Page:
Matching pay rates to slow
Extremely slow population growth from 2010 to 2011 is the reason for the unusual decrease in FMAP funding, experts note. Federal spending for Medicaid FMAPs in fiscal 2014 (which starts less than a year and a half from now) is expected to decrease by an amount ranging from $900 million to nearly twice that much, the report says.
Just an estimated four to seven states, meanwhile, will see an increase in FY 2014. Arizona, Florida, Nevada and Utah are among that group.
Medicaid pays for more than three-fifths of all nursing home care in the United States. On average, the federal government pays 57% of Medicaid's bills while states chip in for the other 43%.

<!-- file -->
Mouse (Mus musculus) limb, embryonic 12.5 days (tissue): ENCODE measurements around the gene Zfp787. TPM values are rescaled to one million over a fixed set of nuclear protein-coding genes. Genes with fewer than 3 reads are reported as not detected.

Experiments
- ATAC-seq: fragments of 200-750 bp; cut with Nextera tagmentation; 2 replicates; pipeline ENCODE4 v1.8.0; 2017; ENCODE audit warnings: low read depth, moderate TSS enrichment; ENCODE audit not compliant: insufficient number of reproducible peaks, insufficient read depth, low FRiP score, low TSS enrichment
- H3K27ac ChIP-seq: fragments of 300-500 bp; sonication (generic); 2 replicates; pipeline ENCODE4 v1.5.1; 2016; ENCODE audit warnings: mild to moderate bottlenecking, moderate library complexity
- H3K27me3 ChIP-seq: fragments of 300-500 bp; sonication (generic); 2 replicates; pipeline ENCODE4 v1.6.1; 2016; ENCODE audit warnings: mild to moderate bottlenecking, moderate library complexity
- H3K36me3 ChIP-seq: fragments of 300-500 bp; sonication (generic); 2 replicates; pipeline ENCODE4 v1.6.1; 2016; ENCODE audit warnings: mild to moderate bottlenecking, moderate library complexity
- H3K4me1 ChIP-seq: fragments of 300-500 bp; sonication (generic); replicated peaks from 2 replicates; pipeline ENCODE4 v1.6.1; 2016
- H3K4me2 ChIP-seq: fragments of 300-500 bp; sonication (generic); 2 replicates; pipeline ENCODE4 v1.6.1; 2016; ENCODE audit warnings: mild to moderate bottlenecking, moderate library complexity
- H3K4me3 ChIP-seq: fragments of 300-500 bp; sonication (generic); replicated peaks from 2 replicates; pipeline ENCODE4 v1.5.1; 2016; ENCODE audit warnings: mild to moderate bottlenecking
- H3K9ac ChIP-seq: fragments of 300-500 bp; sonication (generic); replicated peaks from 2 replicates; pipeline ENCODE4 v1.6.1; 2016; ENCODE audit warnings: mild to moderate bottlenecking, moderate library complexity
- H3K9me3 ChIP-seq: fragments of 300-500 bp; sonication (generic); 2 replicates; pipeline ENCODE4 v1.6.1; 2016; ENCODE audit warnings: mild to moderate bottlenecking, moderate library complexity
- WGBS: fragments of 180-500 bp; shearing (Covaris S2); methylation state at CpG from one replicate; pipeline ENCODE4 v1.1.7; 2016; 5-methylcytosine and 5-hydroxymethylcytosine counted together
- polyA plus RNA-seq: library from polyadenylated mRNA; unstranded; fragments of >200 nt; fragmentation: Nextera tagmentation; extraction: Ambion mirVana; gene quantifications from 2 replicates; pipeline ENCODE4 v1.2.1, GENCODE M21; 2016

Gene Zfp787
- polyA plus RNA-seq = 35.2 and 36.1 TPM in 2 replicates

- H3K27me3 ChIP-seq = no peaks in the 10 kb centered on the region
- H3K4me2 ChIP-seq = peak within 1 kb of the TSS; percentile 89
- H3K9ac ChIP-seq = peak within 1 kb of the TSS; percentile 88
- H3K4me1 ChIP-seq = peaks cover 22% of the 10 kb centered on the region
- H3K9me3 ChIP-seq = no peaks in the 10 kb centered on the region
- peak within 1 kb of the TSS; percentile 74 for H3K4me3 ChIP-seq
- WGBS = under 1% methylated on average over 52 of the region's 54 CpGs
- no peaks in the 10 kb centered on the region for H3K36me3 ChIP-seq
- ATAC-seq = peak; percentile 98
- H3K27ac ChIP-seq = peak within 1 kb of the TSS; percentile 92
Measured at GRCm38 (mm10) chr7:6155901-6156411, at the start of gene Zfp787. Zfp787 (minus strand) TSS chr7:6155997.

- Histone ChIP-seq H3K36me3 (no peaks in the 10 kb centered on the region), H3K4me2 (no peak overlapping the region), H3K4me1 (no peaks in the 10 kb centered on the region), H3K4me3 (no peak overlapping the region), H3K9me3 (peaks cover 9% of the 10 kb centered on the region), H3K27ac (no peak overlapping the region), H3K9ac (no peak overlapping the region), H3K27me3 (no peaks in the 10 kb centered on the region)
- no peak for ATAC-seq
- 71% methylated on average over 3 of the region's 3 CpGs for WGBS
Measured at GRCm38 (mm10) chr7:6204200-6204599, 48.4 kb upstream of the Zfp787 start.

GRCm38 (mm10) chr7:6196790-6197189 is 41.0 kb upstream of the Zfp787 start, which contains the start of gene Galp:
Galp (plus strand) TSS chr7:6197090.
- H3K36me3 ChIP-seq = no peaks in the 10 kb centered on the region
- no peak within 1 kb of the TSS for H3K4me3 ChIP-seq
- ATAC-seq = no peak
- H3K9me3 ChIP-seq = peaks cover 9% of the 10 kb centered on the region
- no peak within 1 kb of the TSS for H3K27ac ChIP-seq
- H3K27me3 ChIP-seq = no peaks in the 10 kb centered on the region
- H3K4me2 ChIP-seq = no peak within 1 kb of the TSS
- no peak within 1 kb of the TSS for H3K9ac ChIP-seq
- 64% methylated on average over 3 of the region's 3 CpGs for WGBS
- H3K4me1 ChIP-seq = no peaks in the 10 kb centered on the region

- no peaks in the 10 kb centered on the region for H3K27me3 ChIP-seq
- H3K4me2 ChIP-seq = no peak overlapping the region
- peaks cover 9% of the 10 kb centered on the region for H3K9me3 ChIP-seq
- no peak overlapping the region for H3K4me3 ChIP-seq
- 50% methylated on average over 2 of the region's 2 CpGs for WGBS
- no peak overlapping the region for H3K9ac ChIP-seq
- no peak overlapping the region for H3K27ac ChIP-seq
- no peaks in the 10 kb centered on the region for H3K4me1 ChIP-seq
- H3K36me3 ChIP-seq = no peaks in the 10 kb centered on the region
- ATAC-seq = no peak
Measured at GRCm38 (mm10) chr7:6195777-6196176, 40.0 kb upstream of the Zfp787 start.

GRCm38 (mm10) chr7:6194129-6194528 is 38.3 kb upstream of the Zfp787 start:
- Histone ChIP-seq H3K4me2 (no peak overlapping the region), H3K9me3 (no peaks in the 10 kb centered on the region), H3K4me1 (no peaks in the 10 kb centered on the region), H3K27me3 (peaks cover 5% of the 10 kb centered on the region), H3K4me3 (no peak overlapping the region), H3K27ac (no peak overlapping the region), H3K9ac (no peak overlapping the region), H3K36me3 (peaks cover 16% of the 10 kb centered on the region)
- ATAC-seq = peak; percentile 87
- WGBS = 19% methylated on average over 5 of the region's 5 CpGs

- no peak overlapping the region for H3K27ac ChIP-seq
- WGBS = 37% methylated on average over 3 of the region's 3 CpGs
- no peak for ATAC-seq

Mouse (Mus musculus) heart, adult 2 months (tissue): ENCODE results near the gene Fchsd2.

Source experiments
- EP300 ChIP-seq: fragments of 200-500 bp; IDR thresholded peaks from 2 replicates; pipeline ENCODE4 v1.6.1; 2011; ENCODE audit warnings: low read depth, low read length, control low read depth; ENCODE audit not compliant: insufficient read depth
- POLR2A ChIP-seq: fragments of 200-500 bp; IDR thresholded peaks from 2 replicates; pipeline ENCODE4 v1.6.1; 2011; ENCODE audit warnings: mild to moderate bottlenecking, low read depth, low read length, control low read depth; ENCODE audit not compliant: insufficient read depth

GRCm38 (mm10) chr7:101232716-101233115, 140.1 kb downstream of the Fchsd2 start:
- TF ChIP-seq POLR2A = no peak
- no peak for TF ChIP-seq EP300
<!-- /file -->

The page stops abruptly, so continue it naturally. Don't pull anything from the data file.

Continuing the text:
Under the Affordable Care Act, there is a planned expansion of Medicaid services in most states, starting in January 2014. That could be influencing the projections, report author Vic Miller acknowledged.
The expansion “could cause financial and program disruptions,” he wrote.
As many as 16 million new enrollees could enter the Medicaid program due to the expansion.